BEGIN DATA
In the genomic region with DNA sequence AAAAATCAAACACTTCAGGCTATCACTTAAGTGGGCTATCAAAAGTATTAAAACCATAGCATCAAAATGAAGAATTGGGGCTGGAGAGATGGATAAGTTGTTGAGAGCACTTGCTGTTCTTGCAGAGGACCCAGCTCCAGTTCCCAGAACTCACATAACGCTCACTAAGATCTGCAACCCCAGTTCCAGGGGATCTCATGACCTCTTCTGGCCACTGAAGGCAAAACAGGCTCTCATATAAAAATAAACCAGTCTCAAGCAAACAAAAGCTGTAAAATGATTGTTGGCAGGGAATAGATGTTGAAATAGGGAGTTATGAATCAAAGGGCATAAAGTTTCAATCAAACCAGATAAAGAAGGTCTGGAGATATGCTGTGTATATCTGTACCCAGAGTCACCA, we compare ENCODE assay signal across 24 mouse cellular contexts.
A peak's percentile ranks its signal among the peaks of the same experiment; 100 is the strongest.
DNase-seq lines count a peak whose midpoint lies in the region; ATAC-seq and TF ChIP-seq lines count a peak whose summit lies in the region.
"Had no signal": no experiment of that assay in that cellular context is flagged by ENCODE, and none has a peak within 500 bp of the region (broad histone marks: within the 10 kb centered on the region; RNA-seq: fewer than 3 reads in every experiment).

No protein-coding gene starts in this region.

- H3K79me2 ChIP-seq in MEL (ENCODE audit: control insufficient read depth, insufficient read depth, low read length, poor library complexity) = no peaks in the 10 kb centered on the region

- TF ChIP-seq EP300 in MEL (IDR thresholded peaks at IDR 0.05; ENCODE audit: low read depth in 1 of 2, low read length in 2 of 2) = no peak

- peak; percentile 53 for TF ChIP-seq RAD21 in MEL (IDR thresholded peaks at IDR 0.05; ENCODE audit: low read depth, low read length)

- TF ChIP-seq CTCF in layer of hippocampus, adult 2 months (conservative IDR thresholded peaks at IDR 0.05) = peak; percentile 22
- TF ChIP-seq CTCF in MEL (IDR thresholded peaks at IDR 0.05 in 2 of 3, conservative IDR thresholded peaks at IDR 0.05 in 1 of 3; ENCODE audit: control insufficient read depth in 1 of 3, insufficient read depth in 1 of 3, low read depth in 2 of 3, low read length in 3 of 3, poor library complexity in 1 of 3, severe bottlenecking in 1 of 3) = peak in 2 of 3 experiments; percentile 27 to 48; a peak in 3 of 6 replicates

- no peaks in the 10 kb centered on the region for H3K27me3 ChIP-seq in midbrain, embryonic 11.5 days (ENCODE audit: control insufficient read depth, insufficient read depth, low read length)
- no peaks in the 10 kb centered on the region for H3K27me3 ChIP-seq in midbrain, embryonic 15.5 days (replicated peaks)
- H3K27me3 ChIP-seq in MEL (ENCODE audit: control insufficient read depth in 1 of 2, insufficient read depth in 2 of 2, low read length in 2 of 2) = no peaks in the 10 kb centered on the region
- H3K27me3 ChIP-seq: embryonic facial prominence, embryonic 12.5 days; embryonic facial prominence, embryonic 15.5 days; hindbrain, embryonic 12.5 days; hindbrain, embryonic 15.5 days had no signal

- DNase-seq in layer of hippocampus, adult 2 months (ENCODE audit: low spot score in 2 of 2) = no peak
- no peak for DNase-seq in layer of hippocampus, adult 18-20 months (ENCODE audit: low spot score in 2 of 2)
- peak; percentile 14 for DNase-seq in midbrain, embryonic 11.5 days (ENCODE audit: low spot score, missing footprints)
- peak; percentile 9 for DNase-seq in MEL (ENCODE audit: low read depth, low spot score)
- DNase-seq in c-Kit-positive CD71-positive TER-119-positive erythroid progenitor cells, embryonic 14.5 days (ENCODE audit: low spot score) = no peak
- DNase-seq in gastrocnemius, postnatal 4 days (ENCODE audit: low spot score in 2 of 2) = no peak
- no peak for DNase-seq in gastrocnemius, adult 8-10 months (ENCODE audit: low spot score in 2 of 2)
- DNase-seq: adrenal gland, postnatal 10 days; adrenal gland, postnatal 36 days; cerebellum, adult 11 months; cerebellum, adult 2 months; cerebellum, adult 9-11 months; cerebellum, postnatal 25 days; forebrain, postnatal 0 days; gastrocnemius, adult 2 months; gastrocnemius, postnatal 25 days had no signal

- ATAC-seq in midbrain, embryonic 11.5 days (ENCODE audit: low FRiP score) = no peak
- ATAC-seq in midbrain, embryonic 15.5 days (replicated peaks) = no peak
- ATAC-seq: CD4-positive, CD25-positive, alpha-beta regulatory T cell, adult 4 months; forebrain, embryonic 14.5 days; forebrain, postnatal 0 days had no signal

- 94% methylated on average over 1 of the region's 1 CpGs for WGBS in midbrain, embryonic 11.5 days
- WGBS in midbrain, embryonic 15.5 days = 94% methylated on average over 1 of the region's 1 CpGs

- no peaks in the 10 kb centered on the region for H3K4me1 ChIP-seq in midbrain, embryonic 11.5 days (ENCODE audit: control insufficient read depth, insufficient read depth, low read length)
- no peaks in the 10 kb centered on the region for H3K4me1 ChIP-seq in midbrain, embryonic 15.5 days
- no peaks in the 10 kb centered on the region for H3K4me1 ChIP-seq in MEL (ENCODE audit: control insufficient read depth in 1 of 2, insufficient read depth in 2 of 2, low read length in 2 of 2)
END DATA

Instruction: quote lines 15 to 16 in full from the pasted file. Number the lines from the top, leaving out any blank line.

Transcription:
- DNase-seq in layer of hippocampus, adult 2 months (ENCODE audit: low spot score in 2 of 2) = no peak
- no peak for DNase-seq in layer of hippocampus, adult 18-20 months (ENCODE audit: low spot score in 2 of 2)